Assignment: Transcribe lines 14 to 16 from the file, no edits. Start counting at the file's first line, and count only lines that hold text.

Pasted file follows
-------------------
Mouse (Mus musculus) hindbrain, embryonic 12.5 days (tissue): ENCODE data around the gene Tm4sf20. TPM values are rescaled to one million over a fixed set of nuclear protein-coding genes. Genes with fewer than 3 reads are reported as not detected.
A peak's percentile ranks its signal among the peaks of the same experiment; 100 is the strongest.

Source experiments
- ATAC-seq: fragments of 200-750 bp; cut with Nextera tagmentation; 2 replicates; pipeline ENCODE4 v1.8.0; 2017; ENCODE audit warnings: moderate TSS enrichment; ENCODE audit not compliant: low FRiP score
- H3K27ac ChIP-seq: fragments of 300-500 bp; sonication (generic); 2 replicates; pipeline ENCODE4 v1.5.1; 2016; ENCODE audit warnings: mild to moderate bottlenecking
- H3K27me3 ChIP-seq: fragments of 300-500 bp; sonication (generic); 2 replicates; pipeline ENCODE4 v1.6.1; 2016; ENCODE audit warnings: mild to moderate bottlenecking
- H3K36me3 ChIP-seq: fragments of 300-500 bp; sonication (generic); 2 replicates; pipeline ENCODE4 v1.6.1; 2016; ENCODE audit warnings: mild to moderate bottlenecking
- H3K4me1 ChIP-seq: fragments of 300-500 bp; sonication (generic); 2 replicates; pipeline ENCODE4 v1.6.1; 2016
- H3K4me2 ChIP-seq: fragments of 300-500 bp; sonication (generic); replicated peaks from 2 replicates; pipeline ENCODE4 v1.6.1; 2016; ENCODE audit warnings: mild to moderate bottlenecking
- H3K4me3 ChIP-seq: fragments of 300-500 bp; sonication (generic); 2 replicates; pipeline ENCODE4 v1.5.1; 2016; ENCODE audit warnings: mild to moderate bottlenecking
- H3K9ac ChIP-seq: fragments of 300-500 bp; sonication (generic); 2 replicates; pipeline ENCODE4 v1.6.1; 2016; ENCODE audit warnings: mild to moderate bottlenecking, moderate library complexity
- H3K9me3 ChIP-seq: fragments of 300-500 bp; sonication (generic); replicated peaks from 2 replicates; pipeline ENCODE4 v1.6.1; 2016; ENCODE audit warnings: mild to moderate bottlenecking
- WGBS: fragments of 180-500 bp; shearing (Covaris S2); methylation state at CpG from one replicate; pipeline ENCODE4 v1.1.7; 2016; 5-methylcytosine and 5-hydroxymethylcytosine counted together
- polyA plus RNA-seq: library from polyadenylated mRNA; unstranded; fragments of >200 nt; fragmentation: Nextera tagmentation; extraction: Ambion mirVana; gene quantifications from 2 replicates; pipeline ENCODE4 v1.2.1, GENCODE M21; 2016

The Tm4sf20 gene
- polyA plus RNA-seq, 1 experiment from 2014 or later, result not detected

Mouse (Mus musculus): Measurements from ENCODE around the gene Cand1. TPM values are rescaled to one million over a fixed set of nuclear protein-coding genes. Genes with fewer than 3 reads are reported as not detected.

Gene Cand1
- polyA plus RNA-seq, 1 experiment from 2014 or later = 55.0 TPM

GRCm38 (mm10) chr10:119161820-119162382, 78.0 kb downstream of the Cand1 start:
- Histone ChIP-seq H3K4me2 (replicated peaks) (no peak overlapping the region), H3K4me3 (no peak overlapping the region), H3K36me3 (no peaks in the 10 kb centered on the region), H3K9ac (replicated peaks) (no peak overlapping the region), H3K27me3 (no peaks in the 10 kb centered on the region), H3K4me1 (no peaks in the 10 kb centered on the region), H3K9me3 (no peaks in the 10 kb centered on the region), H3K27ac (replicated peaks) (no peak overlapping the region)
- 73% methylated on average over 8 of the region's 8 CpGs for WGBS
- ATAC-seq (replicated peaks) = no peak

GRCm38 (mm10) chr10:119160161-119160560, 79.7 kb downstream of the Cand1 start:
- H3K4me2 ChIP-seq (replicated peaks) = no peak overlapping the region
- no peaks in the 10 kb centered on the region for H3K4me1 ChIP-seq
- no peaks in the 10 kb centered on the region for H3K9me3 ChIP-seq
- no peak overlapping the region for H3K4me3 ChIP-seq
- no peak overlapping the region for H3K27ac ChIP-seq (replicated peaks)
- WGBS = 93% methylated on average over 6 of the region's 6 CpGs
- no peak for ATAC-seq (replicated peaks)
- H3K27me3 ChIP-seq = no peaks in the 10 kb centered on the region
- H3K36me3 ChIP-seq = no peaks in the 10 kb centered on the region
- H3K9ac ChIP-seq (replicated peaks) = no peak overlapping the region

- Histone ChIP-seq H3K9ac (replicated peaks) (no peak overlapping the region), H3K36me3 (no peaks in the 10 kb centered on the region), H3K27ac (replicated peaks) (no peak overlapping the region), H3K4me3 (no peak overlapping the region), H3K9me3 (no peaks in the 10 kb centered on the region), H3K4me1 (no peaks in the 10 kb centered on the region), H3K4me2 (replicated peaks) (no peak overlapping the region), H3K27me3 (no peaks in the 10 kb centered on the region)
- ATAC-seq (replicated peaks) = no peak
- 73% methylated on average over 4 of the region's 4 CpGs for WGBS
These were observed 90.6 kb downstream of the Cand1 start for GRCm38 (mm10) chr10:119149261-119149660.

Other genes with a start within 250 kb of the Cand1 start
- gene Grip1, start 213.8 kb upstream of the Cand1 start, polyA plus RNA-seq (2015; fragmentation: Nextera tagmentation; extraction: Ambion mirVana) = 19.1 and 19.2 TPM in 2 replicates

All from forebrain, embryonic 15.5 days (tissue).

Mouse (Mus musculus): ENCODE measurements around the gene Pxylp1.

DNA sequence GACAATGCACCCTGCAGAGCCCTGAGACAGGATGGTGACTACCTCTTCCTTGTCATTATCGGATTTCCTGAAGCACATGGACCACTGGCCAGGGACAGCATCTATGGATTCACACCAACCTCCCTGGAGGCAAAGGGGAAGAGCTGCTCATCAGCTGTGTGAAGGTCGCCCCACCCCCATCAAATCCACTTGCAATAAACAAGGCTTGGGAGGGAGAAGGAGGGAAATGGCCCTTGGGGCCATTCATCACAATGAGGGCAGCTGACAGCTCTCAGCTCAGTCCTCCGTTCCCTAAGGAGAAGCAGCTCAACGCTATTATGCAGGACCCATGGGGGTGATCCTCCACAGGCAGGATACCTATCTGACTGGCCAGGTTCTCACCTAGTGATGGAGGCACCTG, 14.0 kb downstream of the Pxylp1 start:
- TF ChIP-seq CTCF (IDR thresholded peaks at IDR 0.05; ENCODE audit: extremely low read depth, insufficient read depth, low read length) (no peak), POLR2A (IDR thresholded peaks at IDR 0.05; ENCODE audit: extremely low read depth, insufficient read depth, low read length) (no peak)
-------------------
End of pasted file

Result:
- polyA plus RNA-seq: library from polyadenylated mRNA; unstranded; fragments of >200 nt; fragmentation: Nextera tagmentation; extraction: Ambion mirVana; gene quantifications from 2 replicates; pipeline ENCODE4 v1.2.1, GENCODE M21; 2016

The Tm4sf20 gene
- polyA plus RNA-seq, 1 experiment from 2014 or later, result not detected